The Trump transition team has asked NIH Director Francis Collins to remain at his post, though it's unclear for how long that will be.
Outgoing FDA commissioner Robert Califf writes in an editorial that the agency can help boost innovation.
An academic laments the rise of narcissism in the sciences, the Guardian reports.
In Science this week: metagenomic-based technique for determining protein structure, and more.
The first Reproducibility Project: Cancer Biology papers show mixed results.
The final revision of the Common Rule doesn't include the proposed change requiring consent for leftover biospecimens.
The Wall Street Journal reports that National Institutes of Health Director Francis Collins' response to contamination concerns at the agency might have delayed care.
In Nature this week: mobile phone-based targeted DNA sequencing, and more.
Prior to being closed, Theranos' Arizona lab failed an inspection by regulators, according to the Wall Street Journal.
HHS Secretary nominee Tom Price is to go in front of the Senate Committee on Health, Education, Labor and Pensions today, NPR's Morning Edition reports.
Because gene-edited organisms can cross borders, Gizmodo wonders whether there should be an international body to govern their use.
In Nucleic Acids Research this week: nanopore sequencing workflow to detect antibiotic resistance in gut microbes, TSSPlant tool, and more.
President-elect Donald Trump considers other candidates for director of the National Institutes of Health, Nature News reports.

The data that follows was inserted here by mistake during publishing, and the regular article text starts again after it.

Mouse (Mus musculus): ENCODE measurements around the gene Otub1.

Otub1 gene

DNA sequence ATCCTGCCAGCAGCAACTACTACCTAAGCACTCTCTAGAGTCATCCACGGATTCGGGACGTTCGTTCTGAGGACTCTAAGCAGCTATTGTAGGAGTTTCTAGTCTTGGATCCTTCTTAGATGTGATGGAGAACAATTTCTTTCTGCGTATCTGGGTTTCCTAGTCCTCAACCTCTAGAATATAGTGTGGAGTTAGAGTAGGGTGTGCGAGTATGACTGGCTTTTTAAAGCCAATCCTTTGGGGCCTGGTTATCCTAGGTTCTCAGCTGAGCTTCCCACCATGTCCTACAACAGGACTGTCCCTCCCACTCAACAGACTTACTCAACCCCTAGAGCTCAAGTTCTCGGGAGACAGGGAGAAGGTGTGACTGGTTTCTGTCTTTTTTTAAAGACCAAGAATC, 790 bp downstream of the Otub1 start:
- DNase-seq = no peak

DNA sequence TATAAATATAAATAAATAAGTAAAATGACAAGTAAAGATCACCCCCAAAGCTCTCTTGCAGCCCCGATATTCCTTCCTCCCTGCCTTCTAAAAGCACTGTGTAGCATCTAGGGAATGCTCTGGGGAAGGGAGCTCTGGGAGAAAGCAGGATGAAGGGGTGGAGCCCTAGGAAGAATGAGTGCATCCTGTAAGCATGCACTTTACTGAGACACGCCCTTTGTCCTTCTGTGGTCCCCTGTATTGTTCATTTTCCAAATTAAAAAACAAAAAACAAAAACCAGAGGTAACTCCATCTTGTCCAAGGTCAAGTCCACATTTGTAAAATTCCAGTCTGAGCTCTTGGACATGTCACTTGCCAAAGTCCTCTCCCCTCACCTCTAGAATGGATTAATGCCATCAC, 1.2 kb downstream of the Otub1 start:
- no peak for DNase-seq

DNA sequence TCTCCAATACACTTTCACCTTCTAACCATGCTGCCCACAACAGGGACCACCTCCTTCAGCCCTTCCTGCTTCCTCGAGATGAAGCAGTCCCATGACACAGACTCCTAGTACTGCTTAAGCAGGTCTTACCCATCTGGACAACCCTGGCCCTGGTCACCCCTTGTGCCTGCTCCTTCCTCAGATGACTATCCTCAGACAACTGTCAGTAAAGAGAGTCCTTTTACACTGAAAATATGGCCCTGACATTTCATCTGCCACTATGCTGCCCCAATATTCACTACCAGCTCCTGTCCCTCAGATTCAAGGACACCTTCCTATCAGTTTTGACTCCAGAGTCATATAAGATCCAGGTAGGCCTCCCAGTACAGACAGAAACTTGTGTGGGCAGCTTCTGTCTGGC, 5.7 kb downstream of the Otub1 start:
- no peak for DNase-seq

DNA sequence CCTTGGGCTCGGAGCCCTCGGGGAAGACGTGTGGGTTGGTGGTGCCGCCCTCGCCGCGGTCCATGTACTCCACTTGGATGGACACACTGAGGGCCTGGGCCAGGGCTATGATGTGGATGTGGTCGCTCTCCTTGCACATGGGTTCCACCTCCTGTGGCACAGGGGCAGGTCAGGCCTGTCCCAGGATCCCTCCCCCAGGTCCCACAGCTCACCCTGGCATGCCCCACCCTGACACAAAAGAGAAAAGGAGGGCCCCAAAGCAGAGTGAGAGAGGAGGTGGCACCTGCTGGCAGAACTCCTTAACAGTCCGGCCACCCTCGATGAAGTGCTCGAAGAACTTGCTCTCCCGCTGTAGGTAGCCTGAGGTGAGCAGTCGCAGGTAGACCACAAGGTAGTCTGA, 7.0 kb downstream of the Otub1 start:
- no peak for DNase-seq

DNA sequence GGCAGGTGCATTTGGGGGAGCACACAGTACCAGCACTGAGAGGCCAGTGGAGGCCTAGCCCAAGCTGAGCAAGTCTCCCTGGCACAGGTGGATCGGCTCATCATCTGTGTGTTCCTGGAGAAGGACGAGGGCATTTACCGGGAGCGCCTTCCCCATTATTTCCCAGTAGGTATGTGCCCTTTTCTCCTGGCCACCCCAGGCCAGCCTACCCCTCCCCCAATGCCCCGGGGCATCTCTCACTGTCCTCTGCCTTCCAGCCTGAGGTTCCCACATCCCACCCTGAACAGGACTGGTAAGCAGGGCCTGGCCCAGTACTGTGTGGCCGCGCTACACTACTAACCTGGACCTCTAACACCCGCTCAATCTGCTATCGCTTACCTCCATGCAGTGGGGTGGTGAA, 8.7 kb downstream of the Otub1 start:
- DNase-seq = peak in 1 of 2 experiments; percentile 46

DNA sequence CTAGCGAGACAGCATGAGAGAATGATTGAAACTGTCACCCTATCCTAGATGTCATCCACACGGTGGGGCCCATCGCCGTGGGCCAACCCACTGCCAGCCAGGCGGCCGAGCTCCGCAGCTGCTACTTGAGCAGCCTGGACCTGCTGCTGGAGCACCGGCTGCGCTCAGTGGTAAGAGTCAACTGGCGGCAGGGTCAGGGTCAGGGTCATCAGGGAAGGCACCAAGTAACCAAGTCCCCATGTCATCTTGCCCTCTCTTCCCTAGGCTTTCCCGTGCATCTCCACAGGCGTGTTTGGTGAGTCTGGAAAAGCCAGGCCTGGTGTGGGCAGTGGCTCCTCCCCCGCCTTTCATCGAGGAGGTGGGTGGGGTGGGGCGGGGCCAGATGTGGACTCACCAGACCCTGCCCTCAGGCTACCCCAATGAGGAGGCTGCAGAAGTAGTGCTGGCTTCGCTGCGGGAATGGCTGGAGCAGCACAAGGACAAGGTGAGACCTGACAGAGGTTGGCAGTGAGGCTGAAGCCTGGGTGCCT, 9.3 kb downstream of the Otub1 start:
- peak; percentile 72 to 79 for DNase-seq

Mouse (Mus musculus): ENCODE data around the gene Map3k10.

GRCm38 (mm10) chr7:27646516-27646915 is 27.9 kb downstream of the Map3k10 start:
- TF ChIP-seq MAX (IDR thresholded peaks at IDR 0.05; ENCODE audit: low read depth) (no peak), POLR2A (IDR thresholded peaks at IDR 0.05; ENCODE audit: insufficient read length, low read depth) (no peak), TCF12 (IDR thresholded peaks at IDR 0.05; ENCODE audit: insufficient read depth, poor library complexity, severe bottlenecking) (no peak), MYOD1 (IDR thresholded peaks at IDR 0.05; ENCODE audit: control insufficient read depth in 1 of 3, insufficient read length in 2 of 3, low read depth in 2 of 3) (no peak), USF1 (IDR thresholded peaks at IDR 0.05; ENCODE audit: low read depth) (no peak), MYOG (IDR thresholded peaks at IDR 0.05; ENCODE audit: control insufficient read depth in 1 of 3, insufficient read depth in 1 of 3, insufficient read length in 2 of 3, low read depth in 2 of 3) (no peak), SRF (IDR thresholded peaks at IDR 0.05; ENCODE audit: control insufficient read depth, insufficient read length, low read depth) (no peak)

Researchers find that blood tests might be able to help determine severity of a concussion, Wired reports.
Technology Review points out that a new US presidential science advisor hasn't been selected.
In PNAS this week: carbapenem resistance in Enterobacteriaceae, selection against educational attainment-linked variants, and more.
Because of new open-access requirements, Gates Foundation-funded researchers can't publish in some top journals, Nature News reports.
Council Bluffs, Iowa, schools are encouraging more girls to pursue STEM courses, according to the Associated Press.
In PLOS this week: genetic study of breast cancer in Egyptian families, mutations linked to cleft lip and palate, and more.
Oliver Smithies, who won the Nobel Prize in 2007, has died, the New York Times reports.
If confirmed as Department of Health and Human Services Secretary, Tom Price says he will divest himself of certain holdings, according to Stat News.
Arizona is planning to sue Theranos for "deceptive acts" and misrepresentations of its "capabilities and operation."
In Science this week: deletion of one microRNA allows pluripotent stem cells to form embryonic and non-embryonic lineages, and more.
The Department of Energy has announced a new scientific integrity policy, the Verge reports.
An editorial in Wired calls on universities to help lawmakers understand technical issues.
The GRE isn't a good predictor of graduate school performance or productivity, according to two PLOS One studies.
Bitesize Bio has some advice for scientists ready to leave their current lab behind.
A trio of editors from the Nature family of journals describes what make a peer review a good one.
Spots in genetic counseling training programs are competitive, Maclean's reports.